Loge13 is slowly starting to emerge from its funk.
Here’s a little item to help get the juices flowing again.
This OpEd was in Sunday’s New York Times. Stuart Miller says in “You Gotta Expand” that the Mets blew it by designing a stadium with 13,000 fewer seats. Some excerpts:
Sure, Shea is far from fan-friendly, and a new stadium with more leg room, better sightlines, more bathrooms and concession stands will be a wonderful thing. And many of Shea’s upper-deck and outfield seats are crummy and often empty; even this year’s record-setting paid attendance of 3.85 million for the 81 home games meant nearly 10,000 unsold tickets per game (since Shea can hold more than 56,000 spectators). So it’s logical and — in an era overrun by unnecessarily grandiose projects (the Freedom Tower, Bruce Ratner’s Atlantic Yards) — even heartening that the Mets designed something more intimate and suitably scaled.
But the Mets, so used to playing second fiddle to the Yankees in terms of pennants, headlines and attendance, are actually thinking too small. The new ballpark will seat only 42,500; there’ll be room for 2,500 standing-room-only spots, which are pretty unappealing for a three-hour ballgame. (The Yankees’ new stadium will also be smaller, at 53,000; but while the Yankees will almost always be a bigger draw, the Mets’ capacity isn’t even in the same ballpark.)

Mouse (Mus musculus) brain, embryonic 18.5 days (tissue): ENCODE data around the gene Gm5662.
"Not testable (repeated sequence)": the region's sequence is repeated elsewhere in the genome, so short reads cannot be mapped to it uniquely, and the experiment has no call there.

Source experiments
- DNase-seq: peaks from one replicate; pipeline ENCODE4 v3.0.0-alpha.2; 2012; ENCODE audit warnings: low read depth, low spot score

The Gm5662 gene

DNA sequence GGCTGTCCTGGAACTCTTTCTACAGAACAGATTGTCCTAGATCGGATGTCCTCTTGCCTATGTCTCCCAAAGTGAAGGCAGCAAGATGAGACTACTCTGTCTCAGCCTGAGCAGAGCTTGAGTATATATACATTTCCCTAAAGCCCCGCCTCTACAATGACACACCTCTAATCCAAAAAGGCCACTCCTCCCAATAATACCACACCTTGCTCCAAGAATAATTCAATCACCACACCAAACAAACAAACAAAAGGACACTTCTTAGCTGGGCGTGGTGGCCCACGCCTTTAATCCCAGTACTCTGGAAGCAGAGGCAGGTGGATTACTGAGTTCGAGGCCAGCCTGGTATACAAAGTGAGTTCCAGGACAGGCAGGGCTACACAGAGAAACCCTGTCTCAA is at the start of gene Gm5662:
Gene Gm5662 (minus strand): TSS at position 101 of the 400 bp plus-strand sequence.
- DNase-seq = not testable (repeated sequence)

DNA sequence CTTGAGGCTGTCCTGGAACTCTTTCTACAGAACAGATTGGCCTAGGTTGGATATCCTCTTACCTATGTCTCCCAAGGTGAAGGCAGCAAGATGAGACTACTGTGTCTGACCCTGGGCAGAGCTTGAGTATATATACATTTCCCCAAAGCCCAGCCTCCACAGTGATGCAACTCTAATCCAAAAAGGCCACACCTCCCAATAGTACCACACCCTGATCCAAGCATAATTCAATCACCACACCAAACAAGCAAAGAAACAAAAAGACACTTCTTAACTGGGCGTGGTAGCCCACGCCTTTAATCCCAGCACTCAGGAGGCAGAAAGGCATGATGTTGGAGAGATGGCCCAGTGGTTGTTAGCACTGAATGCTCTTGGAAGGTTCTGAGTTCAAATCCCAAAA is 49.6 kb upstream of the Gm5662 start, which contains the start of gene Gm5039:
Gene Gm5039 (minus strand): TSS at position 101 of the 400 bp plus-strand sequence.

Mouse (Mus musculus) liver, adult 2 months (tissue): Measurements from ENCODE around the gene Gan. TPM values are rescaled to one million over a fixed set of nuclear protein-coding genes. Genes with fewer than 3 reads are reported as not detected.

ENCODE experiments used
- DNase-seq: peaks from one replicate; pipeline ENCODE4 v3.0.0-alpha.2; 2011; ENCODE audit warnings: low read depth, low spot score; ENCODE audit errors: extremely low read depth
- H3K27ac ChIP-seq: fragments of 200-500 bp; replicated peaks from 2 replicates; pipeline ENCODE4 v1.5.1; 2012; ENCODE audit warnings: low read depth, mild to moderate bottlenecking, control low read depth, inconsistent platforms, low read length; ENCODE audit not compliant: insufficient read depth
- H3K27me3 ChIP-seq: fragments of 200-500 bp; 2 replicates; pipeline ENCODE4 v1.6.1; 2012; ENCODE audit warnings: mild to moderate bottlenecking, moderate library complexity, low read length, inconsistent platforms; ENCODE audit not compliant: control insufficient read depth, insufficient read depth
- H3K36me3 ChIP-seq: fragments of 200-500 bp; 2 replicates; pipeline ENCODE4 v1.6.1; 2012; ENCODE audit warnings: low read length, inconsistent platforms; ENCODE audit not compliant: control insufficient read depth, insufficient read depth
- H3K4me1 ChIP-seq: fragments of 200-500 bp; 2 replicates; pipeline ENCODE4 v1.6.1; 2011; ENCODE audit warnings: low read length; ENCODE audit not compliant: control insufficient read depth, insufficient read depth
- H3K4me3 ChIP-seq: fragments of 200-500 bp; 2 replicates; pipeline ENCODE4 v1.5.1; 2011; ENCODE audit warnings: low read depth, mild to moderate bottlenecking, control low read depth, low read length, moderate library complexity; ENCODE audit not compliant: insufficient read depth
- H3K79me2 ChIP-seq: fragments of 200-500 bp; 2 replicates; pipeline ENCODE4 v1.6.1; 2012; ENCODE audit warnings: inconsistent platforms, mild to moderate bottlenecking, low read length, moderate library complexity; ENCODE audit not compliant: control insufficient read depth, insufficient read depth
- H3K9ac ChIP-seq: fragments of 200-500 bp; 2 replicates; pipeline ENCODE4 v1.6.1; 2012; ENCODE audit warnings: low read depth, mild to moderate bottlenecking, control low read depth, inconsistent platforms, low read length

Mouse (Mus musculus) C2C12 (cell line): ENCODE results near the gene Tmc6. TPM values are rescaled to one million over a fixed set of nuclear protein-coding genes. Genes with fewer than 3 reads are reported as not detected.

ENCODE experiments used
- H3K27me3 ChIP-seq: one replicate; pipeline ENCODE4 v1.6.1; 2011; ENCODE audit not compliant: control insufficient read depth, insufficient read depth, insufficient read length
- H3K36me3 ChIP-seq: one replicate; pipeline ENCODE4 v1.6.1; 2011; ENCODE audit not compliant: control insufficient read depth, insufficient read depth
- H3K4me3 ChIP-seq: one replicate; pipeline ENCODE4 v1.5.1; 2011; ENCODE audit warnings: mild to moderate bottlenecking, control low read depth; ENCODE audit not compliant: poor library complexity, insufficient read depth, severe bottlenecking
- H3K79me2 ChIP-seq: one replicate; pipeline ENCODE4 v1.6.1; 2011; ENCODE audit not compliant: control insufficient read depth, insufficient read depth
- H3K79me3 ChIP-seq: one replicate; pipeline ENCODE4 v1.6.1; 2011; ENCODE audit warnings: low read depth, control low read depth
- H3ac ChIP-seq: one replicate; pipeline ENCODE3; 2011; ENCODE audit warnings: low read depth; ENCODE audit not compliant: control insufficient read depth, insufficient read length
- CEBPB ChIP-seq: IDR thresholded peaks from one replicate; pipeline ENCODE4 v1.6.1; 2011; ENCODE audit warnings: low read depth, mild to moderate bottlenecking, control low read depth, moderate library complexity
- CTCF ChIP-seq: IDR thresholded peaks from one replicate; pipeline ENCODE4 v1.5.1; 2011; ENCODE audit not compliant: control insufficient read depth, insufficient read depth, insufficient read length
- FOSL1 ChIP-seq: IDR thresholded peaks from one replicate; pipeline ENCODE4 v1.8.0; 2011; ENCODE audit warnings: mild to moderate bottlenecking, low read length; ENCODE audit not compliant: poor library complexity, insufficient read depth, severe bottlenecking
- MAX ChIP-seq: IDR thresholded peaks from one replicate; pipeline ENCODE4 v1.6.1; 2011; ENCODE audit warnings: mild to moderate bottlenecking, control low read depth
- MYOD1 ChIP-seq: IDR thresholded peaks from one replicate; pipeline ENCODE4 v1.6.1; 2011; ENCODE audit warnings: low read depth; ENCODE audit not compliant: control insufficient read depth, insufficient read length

In 2007, the Mets surpassed the 42,500 mark in 63 games, more than three-quarters of the total (and the 45,000 mark in 56 of those games); last year, even without a tight divisional race the Mets surpassed the 42,500 mark 42 times (and 45,000 36 times)…
If it’s not too late, the Mets should adjust their blueprints, ideally to 49,000 seats. Adding more seats is especially crucial because so much of Citi Field will be devoted to luxury suites. These playgrounds for the rich and corporate are a fact of life in all modern ballparks so it’s not worth whining about them, but the current plan features only about 33,500 seats for the public. In other words, the team is adding nearly 25 percent more luxury boxes but shrinking by 22 percent the number of seats for the average fan.
The Mets are, naturally, increasing ticket (and concession) prices in Citi Field and in the age of online ticket services, costs will actually soar even higher than expected given their scarcity. At opening day this year, which was attended by more than 56,000 fans, a seat three rows from the top cost $90 per ticket from Stubhub.com while a good loge seat went for $160. That already prices out far too many Mets fans — especially those looking to bring their children — and those fans will increasingly be frozen out unless the Mets make Citi Field a big enough field for everyone in the city.